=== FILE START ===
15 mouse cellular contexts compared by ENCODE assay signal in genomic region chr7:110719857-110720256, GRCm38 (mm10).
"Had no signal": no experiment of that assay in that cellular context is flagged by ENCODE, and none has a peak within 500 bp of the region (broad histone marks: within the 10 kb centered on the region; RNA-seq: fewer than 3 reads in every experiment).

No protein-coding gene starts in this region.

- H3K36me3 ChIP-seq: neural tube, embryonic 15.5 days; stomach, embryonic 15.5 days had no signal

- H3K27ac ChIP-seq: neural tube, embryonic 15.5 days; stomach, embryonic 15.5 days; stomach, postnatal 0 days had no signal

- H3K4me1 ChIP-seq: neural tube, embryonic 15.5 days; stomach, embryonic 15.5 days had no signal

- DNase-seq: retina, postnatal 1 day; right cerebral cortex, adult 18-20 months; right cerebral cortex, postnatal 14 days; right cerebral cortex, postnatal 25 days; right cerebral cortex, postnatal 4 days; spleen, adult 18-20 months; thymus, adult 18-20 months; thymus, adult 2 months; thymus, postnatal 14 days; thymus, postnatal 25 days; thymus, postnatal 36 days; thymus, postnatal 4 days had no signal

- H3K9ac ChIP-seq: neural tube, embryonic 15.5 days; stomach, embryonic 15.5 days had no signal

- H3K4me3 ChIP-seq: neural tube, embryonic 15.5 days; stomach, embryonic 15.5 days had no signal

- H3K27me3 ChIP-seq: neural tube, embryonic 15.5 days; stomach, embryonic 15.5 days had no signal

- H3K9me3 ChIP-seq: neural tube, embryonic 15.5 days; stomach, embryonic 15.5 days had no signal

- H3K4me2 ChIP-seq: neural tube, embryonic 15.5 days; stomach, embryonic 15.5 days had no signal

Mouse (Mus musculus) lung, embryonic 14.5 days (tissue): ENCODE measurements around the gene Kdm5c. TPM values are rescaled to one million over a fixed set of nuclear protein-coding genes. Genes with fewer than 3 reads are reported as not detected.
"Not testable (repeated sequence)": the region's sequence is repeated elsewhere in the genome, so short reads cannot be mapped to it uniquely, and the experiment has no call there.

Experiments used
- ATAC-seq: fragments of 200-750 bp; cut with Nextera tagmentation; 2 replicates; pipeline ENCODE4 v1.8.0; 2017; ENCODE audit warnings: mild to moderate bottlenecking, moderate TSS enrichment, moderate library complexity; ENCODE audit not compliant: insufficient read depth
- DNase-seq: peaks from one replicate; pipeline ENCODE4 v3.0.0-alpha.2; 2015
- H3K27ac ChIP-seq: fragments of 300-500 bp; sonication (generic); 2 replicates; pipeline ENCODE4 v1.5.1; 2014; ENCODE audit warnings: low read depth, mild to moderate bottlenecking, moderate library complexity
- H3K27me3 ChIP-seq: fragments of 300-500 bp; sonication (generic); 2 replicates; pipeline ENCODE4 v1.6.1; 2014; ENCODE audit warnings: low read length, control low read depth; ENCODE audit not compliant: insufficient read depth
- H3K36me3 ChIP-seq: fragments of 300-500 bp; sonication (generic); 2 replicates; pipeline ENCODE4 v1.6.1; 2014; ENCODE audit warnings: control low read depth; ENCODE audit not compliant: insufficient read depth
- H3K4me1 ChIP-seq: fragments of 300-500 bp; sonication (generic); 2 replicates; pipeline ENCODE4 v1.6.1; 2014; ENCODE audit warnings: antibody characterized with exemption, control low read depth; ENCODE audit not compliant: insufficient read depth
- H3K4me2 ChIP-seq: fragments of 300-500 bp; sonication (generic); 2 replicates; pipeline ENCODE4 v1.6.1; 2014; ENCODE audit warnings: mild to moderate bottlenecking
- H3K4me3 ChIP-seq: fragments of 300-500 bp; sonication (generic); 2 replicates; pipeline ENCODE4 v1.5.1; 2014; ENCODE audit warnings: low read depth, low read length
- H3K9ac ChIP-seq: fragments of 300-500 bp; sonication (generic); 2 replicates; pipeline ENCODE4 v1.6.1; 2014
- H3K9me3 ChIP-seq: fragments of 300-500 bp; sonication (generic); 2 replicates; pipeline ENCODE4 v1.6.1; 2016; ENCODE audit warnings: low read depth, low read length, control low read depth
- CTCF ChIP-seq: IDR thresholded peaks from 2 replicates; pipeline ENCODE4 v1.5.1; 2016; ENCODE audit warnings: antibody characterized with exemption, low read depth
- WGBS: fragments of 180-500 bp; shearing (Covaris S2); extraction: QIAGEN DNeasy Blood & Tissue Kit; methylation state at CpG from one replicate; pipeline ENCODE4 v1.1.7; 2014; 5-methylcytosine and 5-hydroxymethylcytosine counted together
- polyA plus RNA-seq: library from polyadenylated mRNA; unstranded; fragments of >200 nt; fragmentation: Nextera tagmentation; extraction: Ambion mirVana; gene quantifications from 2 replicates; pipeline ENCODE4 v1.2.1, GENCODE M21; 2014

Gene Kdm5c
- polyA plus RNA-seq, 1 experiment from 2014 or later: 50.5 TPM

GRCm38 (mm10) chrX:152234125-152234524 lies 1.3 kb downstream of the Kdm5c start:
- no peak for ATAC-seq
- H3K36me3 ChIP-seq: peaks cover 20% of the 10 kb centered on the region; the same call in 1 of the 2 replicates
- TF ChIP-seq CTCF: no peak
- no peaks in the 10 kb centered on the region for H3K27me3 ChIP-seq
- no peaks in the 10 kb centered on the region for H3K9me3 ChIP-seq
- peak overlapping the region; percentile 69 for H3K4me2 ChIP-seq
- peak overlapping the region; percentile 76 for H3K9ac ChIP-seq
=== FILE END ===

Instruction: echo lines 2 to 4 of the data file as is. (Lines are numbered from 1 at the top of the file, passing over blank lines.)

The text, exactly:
"Had no signal": no experiment of that assay in that cellular context is flagged by ENCODE, and none has a peak within 500 bp of the region (broad histone marks: within the 10 kb centered on the region; RNA-seq: fewer than 3 reads in every experiment).

No protein-coding gene starts in this region.

- H3K36me3 ChIP-seq: neural tube, embryonic 15.5 days; stomach, embryonic 15.5 days had no signal